In the state of Michigan, the voters passed a medical marijuana law in 2008. In doing so, they joined one dozen other states that have legalized the use of marijuana for medical purposes. Section 333.26422(b) of the Michigan Medical Marijuana Act states that the majority of arrests made for marihuana are under state rather than federal laws, and thus this law will protect seriously ill people from arrest. Section 333.26426(h) sets specific rules for the confidentiality of all persons involved in applying for a medical marijuana identification card, including patients and physicians who provide the written evidence needed to obtain a permit. The remainder of the law and regulations pertain to definitions, rules and defenses regarding this law. This background information is essential to the understanding of the recent ruling made by a federal magistrate judge.
Judge Hugh Brenneman Jr., the federal magistrate judge in question, has decided that the state laws and federal laws have no connection. Because of this, it does not violate the state law for the persons involved in issuing the registration cards to release the confidential information to the DEA. Many people in Michigan thought that the privacy rights guaranteed by the law would be sufficient to protect their information from being released. This is not the case. The reason this is so important is because it sets precedent in all similar cases. What does this mean? It means that every registered patient in the county could have their private (medical and other) information released to the DEA, simply by the DEA issuing a subpoena.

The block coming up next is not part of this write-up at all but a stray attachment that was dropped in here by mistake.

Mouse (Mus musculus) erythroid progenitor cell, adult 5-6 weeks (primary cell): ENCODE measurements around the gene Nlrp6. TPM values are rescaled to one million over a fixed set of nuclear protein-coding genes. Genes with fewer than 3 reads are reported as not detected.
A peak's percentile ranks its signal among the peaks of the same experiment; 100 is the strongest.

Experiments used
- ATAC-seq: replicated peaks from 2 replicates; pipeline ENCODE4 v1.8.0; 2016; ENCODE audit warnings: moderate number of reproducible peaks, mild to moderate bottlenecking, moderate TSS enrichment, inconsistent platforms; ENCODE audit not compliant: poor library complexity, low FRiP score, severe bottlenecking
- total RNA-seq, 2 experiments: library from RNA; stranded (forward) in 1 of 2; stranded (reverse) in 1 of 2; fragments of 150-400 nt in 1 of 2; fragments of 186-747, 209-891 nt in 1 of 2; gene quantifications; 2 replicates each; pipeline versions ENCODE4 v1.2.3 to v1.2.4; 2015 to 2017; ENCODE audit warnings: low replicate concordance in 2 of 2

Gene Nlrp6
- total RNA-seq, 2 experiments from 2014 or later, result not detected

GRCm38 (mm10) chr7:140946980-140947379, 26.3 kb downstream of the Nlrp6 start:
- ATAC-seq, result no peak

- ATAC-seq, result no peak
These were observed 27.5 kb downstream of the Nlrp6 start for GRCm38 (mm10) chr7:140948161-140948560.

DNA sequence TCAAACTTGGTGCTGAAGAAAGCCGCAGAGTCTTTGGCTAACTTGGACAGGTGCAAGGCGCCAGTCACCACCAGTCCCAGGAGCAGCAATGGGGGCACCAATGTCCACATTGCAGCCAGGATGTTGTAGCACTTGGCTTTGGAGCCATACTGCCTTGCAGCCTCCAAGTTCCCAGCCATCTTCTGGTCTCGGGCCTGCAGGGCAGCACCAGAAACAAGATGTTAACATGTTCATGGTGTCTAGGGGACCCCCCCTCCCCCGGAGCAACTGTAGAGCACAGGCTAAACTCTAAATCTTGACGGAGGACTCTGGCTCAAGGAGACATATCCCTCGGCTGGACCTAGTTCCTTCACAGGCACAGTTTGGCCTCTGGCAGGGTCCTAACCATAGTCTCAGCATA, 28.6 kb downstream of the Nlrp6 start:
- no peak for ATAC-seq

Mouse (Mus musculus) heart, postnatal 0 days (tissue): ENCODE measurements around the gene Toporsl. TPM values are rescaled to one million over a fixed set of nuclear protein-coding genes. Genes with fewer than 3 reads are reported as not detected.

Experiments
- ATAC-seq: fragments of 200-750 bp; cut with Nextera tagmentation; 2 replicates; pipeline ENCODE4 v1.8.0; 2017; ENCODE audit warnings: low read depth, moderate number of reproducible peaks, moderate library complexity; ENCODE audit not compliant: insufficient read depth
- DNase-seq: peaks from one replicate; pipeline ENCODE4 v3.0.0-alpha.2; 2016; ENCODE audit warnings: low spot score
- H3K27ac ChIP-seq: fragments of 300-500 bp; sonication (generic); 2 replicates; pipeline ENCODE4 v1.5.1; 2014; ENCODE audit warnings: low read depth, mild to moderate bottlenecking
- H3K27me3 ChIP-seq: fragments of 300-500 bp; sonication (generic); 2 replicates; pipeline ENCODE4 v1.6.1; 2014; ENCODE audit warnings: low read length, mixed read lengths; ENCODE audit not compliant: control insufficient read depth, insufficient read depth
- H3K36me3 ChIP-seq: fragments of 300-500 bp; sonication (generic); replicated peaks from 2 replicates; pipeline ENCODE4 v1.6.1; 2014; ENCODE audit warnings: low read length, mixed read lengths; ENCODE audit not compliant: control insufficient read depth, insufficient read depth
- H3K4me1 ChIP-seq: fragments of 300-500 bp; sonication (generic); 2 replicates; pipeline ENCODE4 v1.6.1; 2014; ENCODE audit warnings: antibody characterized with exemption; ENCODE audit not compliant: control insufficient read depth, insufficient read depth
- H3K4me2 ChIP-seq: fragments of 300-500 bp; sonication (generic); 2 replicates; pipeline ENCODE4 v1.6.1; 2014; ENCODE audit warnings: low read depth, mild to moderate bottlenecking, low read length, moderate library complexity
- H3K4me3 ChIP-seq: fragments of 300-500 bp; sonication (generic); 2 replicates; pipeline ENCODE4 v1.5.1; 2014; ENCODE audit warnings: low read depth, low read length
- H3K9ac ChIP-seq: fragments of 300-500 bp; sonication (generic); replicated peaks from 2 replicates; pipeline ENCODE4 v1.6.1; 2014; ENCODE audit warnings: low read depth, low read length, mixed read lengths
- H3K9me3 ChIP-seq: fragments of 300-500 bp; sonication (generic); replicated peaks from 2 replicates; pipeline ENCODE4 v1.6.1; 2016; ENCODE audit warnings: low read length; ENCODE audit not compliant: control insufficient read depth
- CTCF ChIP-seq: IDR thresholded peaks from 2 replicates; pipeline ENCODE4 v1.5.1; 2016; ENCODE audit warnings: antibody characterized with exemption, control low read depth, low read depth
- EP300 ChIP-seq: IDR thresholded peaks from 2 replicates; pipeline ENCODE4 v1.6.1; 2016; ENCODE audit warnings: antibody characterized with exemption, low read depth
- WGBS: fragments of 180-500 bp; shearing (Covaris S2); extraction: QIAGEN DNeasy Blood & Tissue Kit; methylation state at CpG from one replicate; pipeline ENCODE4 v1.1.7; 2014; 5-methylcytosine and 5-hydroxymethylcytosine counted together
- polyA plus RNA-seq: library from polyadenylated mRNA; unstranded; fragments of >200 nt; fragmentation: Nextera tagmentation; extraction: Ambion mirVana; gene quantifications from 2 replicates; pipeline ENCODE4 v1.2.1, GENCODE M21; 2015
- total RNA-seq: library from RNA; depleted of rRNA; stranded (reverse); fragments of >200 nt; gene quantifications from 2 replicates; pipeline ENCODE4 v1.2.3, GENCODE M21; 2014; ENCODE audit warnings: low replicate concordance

This begs the question, how hard is it to come up with a single set of rules to clearly define what you can and cannot do under state and federal laws? The apparently desired result is confusion, so that they can do as they wish. This was clearly not the intent of the voting public of Michigan. Make whatever changes are necessary in the law, and give the voters what they approved. Right now, your “private medical marijuana records” are not confidential at all.
If you or a loved one is facing legal issues about the Michigan marijuana laws, contact David M. Clark. A Michigan trial attorney with many years of experience, he specializes in Michigan medical marijuana laws. Call The Clark Law Office for your free consultation at (517) 347-6900 today!